The teacher:

a. Aligns classroom assessment with instruction.

b. Communicates assessment criteria and standards to all students and parents.

c. Understands and uses the results of multiple assessments to guide planning and instruction.

d. Guides students in goal setting and assessing their own learning.

e. Provides substantive, timely, and constructive feedback to students and parents.

f. Works with other staff and building and district leadership in analysis of student progress.

Aligns Classroom Assessment with Instruction

rubric.gifFormal Assessment Rubric

Below is a file entitled "Writing Process Rubric." This is a lesson that uses a formal rubric during instruction, working from whole class instruction and class assessment, to small group practice and assessment, and finally to individual assignment and assessment, using the rubric with the class at each step of the unit. As we get done with each of these steps, we, as a class, utilize the rubric to assess the finished product, thereby intimately tying instruction and practice to the ultimate assessment and yielding a reliable assessment of the student's performance of the targeted skills.

Communicating Assessment Criteria

Below is an example from my class wiki of how I communicate assessment criteria and Iowa Core standards to both students and their families. I try always to provide the assessment criteria (most often in the form of a rubric) to the students at the beginning of each unit or at the start of an assignment and always have that same information posted in some fashion on my wiki.communicates_asssessment_criteria_2.png


Multiple Assessments

multiple_assess.jpgAttached is a file entitled "Adverb or Adjective." This is a worksheet I used as an adverb quiz after an adverb unit. You will note that I both deleted part of the pre-printed instructions and added additional directions. I quickly realized, after reviewing instructions with the class, that the simple fact that I altered the worksheet's customary instructions threw off a few of the students who may normally have some difficulty with instructions. However, I simply discussed the student's confusion with him/her privately and was able to allay any further confusion.

My rationale behind adding an instruction to "rewrite the sentence adding a descriptive word of the opposite part of speech from the underlined word" was twofold: 1) it allowed me to assess both receptive and expressive use of adverbs and adjectives, and 2) it reinforced the concept and importance of the revision step of the writing process. Additionally, I felt it was a broader assessment of the students' understanding of the adverb. It is obviously easier to distinguish an adjective from an adverb, but more difficult to produce (synthesize) an adjective or an adverb for appropriate inclusion into a sentence. This is evidenced in the student work sample attached, wherein the student correctly distinguished all 20 underlined words but created three incorrect sentences.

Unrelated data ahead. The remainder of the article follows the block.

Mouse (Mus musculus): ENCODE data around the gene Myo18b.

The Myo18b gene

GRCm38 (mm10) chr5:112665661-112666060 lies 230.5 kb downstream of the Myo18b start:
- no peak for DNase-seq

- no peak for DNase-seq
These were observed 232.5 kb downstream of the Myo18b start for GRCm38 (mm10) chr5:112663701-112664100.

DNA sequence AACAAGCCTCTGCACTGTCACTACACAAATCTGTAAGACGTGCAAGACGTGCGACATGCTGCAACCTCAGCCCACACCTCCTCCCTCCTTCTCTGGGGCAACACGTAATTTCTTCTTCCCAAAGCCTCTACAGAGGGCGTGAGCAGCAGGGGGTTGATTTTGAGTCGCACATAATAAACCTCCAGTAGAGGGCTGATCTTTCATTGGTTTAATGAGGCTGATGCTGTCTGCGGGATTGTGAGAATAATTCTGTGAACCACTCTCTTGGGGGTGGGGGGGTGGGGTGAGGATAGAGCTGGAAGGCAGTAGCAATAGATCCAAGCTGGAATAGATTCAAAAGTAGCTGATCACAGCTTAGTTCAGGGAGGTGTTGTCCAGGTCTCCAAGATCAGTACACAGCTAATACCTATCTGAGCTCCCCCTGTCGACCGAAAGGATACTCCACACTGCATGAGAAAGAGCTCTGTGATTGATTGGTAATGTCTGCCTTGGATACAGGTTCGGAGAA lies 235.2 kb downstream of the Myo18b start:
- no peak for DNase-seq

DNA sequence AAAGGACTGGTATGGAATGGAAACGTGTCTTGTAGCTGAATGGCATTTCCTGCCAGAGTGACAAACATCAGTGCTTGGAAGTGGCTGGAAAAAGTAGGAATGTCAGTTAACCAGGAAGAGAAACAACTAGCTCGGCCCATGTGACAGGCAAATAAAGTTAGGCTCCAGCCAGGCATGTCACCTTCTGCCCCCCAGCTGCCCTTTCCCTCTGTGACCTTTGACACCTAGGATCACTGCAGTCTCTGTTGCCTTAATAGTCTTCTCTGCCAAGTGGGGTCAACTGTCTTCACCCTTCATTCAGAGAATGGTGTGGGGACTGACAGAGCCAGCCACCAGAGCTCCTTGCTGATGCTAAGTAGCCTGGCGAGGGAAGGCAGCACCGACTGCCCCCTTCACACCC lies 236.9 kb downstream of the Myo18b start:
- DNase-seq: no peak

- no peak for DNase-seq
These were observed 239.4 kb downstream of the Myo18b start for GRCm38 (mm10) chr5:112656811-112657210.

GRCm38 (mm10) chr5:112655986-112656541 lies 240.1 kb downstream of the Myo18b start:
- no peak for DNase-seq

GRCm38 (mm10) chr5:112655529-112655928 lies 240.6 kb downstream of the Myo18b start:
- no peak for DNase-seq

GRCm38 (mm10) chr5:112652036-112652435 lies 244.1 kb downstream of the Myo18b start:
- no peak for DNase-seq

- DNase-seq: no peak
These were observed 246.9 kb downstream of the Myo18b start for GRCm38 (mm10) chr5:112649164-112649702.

Consequently, through this assessment, I was able to ascertain who in the class still did not fully understand adverbs, as well as adjectives. Additionally, I was also able to present several times more the concept and importance of the revision step of the writing process. I was also able to reinforce the purpose for learning about parts of speech, specifically adverbs and adjectives, by letting them know we don't teach about adverbs so they can be kings and queens of grammar, but so they can be better communicators and writers (thus the addition of rewriting the sentence to be more descriptive). Therefore, I feel this was both an effective assessment and an effective teaching tool, which guided further instruction.

Student Goal Setting and Assessing


Below is a speech self-evaluation I require after each speech presentation. During each speech presentation, classmates practice good listening and evaluation skills by looking for two positives and two areas of improvement. The student speaker then gathers all student feedback and reviews both that feedback and the video of his/her own speech performance. After this review, the student speaker then completes this self-evaluation, both evaluating performance and setting goals for improvement.

Substantive, Timely, and Constructive Feedback

Below is an example of how I use JMC parent/student portal information to communicate feedback and information to both students and parents. Though this is only one way I communicate this information (other channels being teacher-to-student, emails and phone calls to parents, and both formal or informal P-T conferences), I have found this to be my quickest and most consistent way to communicate with students, parents, and resource teachers.


Works with Staff, Administration, Students & Parents in Analysis of Student Progressjing.jpg

Parent_Portal.pngI am a firm believer that both educators and parents, in addition to the students themselves, should actively analyze and hold the students accountable for their learning and educational progress. One of the best and most efficient ways of doing this - and all being on the same page about it - is by way of utilizing the gradebook on the student and parent portals. To this end, I created a jing to help students and parents understand how to use our student and parent portals so they could always monitor and analyze the students' progress. Our middle school teachers used this jing in their homerooms at the beginning of the year.